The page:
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Durham University

Department of Geography

Departmental Research Projects

Publication details

Innes, J.B., Bridgland, D.R., Mitchell, W.A., Rutherford, M.M., O'Brien, C. & Long, A.J. Late Devensian environments in the Vale of Mowbray, North Yorkshire, UK: evidence from palynology. Proceedings of the Geologists’ Association. 2009;120:199-208.

Author(s) from Durham


Two radiocarbon-dated Lateglacial pollen diagrams from the Vale of Mowbray (northern Vale of York) are presented from sites in the lowlands between the washlands courses of the rivers Swale and Ure in North Yorkshire, an area with little previous palynological research despite its proximity to the Devensian glacial advance limits in eastern England. The profiles, from Snape Mires and Nosterfield, include the Loch Lomond Stadial (Younger Dryas) and the Holocene transition, while that from Snape Mires also includes the period from the early part of the Lateglacial Interstadial. This profile differs from most published Interstadial diagrams from the Yorkshire region in having a long-delayed expansion of tree and shrub taxa. Juniperus (juniper) remains important after vegetation development takes place and the pollen record includes evidence of two cold climate oscillations before the maximum development of Betula (birch) woodland near the end of the Lateglacial Interstadial. At both profiles Artemisia (mugwort) frequencies are lower during the Loch Lomond Stadial than at many regional sites, probably due to edaphic factors in these lowland locations. The two sites provide valuable environmental data that enable comparison between the more wooded Lateglacial vegetation to the south in the Vale of York and Humberside and the more open contemporaneous vegetation to the north in the Durham and Northumberland lowlands.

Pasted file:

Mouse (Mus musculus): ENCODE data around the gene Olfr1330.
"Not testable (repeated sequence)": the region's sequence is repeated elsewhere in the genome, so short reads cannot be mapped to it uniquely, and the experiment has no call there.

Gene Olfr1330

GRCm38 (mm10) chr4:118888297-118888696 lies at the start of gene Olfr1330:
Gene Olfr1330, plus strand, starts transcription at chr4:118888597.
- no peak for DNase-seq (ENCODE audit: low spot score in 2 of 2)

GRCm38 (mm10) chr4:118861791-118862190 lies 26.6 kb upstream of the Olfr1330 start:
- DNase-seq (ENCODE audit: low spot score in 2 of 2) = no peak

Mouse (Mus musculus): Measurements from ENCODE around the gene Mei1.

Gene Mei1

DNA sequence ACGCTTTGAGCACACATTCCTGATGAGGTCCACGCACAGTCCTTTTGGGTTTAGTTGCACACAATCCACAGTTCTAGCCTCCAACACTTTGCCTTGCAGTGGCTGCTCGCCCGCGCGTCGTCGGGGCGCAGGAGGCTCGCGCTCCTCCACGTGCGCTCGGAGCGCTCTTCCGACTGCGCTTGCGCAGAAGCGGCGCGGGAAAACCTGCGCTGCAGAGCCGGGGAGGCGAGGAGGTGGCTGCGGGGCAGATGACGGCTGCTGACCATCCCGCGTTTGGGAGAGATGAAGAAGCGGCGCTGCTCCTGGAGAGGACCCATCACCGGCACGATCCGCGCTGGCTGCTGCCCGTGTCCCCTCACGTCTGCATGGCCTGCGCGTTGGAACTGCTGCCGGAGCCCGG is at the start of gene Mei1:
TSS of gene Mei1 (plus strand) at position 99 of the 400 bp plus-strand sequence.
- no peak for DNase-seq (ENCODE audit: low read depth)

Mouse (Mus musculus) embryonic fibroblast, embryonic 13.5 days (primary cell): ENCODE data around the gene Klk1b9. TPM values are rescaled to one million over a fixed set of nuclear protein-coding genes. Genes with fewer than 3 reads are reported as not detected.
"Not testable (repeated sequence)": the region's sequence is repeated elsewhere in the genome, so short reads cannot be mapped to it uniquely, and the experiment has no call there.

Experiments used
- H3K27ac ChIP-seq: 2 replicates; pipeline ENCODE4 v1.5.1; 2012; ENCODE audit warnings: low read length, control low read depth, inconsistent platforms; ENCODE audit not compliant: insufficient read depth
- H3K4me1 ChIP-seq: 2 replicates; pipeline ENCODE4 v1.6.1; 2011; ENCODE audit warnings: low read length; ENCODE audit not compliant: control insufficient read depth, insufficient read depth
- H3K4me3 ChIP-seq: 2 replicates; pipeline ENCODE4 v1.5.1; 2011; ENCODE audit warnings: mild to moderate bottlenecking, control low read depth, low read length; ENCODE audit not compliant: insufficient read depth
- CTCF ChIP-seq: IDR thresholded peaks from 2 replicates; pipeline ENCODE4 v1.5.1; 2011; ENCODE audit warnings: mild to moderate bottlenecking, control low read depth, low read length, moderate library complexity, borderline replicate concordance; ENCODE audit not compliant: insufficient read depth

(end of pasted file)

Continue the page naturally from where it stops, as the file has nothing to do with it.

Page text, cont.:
Department of Geography